‘I cannot comment on what is happening in Pakistan’

When asked about the current situation in Pakistan, Dr Jaishankar said it would not be right to talk about the neighbouring country on a public forum. However, he pointed out that, like Pandavas could not choose their relatives, India cannot select its neighbours. Speaking about the notice India sent to its Pakistani counterpart on Indus Water Treaty, Dr Jaishankar said that both countries have Indus Commissioners who will discuss the matter first. If required, MEA will intervene.

India is wrongly read by the western media

Speaking about how western media treats India, he said they use “Hindu Nationalist Government”, but no one would ever say “Christian Nationalist Government” for western countries. He noted that in India, being a nationalist is seen as something to be proud of, but it is not the same in western countries. Being a nationalist is not seen in a good way in many countries.

He said, “If you look at the last nine years, there is no doubt that government and politics of the day are more nationalistic…I don’t think there is anything to be apologetic about it. The same nationalist people have helped countries abroad and moved forward in disaster situations in other countries. So if you read next time in a foreign newspaper because they always, foreign newspapers, they like using words like Hindu nationalist comment, okay.”

He added, “So next time you read it, ask yourself, how wrongly are they reading me that they do not understand that this country is getting ready to do more with the world, not less with the world.”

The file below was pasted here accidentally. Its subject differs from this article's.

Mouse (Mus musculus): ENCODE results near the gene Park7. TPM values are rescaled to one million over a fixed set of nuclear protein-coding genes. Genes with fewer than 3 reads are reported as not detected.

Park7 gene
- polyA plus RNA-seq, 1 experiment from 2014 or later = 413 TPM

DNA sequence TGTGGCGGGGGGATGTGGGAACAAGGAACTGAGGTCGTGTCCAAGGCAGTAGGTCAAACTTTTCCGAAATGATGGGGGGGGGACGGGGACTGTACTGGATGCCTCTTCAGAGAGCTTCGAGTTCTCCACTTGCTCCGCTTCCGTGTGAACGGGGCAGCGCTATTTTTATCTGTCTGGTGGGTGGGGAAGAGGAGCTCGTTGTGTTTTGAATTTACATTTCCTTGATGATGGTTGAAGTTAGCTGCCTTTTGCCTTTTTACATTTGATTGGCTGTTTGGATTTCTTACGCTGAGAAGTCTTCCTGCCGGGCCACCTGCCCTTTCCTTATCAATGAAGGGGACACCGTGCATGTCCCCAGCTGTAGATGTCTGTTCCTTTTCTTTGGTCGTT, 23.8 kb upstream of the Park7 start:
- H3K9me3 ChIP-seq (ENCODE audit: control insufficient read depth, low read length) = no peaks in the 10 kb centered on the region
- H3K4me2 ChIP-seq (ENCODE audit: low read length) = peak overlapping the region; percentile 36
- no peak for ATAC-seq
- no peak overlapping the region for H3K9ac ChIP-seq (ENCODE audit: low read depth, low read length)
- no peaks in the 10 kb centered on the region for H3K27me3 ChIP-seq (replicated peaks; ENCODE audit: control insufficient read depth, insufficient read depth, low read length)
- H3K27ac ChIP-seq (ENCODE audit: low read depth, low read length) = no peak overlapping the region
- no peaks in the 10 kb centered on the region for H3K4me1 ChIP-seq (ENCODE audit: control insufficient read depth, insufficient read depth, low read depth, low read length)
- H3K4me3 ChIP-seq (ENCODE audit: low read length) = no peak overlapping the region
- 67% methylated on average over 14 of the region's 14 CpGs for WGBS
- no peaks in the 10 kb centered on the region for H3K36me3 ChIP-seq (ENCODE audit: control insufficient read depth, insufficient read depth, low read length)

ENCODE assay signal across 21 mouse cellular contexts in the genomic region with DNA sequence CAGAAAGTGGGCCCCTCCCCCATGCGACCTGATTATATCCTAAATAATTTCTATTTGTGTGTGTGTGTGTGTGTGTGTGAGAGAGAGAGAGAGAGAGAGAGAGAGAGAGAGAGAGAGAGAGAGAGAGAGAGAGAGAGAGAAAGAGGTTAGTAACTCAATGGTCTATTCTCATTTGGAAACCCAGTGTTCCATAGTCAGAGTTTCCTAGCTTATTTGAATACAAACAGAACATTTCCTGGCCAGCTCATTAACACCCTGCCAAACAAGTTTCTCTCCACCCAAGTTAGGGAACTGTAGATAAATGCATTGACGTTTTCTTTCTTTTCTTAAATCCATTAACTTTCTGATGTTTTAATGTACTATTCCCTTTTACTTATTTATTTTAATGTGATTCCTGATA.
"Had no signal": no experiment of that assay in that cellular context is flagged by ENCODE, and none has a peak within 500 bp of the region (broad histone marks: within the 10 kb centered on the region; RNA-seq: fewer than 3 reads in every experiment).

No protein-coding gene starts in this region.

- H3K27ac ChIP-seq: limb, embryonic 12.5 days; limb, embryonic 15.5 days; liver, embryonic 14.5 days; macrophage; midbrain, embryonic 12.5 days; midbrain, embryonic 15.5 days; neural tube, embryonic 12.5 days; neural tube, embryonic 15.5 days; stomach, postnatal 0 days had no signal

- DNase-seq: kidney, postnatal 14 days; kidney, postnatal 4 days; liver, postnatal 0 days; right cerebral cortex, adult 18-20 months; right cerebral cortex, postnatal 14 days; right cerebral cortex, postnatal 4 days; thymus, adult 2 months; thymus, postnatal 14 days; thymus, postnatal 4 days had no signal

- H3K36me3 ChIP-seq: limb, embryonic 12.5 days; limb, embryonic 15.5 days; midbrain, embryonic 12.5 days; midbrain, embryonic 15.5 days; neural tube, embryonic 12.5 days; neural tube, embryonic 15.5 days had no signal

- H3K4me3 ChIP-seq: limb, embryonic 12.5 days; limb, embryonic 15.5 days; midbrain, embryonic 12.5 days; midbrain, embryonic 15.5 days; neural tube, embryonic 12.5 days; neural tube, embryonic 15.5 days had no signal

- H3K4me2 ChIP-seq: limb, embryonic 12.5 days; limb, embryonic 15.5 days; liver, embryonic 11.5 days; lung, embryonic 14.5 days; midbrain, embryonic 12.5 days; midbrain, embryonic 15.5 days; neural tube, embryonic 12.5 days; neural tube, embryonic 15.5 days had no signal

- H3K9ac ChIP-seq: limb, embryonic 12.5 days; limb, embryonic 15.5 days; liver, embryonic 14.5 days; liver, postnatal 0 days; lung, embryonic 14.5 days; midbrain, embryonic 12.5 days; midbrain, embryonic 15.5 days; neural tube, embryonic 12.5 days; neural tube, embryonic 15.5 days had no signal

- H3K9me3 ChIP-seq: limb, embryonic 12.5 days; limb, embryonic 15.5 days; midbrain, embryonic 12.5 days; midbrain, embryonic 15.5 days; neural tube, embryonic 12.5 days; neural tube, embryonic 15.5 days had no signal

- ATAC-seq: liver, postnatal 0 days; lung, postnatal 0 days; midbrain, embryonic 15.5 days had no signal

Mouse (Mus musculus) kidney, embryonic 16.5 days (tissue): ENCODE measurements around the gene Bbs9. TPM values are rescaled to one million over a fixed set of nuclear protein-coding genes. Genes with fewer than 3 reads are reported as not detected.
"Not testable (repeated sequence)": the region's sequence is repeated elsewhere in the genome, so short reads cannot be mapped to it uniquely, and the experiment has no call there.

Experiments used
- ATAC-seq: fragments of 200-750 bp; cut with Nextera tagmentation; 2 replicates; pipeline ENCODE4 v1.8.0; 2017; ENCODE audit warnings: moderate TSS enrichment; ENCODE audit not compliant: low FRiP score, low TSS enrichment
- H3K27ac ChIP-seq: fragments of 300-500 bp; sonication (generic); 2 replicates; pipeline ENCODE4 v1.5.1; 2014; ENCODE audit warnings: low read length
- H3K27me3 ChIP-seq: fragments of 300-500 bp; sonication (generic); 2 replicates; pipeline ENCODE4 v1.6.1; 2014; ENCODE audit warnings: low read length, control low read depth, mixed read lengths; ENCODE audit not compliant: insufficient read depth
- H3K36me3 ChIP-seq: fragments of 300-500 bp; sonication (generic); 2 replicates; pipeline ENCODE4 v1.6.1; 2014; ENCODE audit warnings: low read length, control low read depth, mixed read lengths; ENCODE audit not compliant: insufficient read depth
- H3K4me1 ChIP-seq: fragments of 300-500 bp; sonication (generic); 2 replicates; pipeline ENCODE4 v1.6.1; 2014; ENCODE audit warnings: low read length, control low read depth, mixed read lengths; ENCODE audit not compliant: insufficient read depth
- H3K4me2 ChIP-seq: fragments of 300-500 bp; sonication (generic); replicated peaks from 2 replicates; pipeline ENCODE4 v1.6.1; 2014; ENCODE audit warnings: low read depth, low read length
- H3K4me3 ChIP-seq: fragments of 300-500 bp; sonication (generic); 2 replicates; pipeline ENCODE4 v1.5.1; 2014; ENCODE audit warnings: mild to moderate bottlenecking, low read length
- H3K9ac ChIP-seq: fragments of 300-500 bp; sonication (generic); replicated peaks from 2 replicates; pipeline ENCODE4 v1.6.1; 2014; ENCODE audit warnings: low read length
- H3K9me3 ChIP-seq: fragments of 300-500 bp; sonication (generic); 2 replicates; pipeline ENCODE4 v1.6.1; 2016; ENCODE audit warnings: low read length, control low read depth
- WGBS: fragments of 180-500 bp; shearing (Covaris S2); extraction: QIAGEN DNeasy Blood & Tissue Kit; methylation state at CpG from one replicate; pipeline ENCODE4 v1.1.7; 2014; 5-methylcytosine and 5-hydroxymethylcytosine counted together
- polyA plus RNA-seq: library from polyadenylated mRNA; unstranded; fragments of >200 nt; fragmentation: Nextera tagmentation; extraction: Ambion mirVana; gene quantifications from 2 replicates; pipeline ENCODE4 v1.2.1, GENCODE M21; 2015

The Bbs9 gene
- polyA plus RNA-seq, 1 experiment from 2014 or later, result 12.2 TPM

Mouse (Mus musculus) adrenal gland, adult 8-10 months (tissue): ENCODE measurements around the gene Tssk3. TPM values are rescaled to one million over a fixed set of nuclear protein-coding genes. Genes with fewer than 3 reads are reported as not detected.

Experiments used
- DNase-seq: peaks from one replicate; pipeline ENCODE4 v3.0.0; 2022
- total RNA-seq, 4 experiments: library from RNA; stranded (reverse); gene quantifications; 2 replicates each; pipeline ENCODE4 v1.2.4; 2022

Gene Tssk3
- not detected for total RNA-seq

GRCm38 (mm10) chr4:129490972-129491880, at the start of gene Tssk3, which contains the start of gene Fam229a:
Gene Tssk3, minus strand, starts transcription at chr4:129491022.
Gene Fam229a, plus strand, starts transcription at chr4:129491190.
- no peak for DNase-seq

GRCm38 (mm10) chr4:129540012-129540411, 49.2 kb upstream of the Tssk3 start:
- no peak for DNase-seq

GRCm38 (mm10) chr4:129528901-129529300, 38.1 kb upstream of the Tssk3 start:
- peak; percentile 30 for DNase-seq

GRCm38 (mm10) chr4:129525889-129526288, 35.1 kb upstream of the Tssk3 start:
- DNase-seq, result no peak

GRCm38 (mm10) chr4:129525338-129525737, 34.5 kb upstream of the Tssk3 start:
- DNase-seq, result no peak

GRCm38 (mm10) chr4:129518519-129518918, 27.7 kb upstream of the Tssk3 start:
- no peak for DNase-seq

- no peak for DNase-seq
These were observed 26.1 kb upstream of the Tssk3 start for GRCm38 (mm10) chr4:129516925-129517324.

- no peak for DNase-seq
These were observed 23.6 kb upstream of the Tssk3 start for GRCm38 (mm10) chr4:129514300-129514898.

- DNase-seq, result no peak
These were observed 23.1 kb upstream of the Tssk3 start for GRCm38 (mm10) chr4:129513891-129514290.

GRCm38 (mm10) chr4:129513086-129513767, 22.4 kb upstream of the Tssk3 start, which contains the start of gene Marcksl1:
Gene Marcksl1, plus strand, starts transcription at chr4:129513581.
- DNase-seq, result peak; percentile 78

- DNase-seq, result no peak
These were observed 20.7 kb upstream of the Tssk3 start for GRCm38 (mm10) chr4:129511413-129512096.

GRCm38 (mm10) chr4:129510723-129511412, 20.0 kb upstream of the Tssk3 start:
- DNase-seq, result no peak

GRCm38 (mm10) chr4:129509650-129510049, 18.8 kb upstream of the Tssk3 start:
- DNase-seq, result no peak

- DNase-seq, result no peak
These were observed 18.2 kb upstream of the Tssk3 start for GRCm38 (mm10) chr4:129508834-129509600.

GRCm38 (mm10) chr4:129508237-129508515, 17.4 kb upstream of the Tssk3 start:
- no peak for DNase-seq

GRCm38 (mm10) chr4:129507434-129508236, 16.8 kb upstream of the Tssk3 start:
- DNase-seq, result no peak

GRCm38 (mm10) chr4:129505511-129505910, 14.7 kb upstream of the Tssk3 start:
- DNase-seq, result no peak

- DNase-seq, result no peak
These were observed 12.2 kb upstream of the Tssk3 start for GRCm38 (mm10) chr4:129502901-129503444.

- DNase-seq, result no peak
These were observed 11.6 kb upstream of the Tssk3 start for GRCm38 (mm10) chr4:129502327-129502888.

During the QA session, a journalist asked, “We talk a lot about the strategic culture, and you have written about Krishna’s Choice. Why is strategic culture lacking, and how has it changed?”

“If I ask someone who was the biggest diplomat of India, I can give you in writing the person will take the name of a diplomat from a western country. If I ask about diplomacy books, they will name foreign authors. I wrote because I wanted to tell the people of India to look at their own house”, the External Affairs Minister said.

He further said, “If someone asks me who the greatest diplomat was, I will say it was Shri Krishna and Hanuman Ji. I am seriously speaking. Suppose you see them from a political point of view. What was the situation? What was the mission? How they handled it? Hanuman Ji not only completed his mission but took further steps and communicated with Sita Ji. Then took stock of Lanka and even burnt it. He was a multipurpose diplomat.”

“If we talk about the top ten strategic concepts, I can give examples from Mahabharata. If we see the world today, it is a multipolar world. At that time, what happened in Kurukshetra? It was a multi-polar Bharat. There were different kingdoms. Every kingdom was asked which side they wanted to take. Some of them were non-aligned, like Balram and Rukma. When we talk about constraints, Arjuna’s confusion fits best. He was emotionally interdependent. It was not materialistic but emotional.”, he added.

Talking about strategic patience with Pakistan, Dr Jaishankar said, “We say Pakistan did this and that. Let’s show strategic patience. The best example of Strategic patience is how Krishna Bhagwan handled Shishupal. He forgave Shishupal 100 times, and then you know what happened.”

Furthermore, he said, “There are new terms and rules based on the order. There is dignity among countries. There are some rules. What does Mahabharata teach us? Those who always break the rules start to talk about them on their end. There are so many examples. We debate that a larger country is against us. Do remember the ratio of Pandavas vs Kauravas was 7:11. Pandavas were a small army, but they won. Reputation has value. Pandavas’ reputation was better.”

He also talked about tactical adjustments and strategic deception based on the situation. Giving the example of how Yudhishthir, who had never lied in his whole life, strategically made Guru Drona believe that his son Ashvathama had died. In reality, an elephant named Ashvathama was killed. Another example he gave was of Shikhandi, a transgender whom Krishna used to kill Bhishma Pitamah. In both cases, the Pandavas could be seen as wrong, but at that time, tactically, it was the right move.

Dr Jaishankar’s book was released in 2020. It is available in multiple languages, including English, Hindi, Marathi and others.

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Anurag
Anurag
B.Sc. Multimedia, a journalist by profession.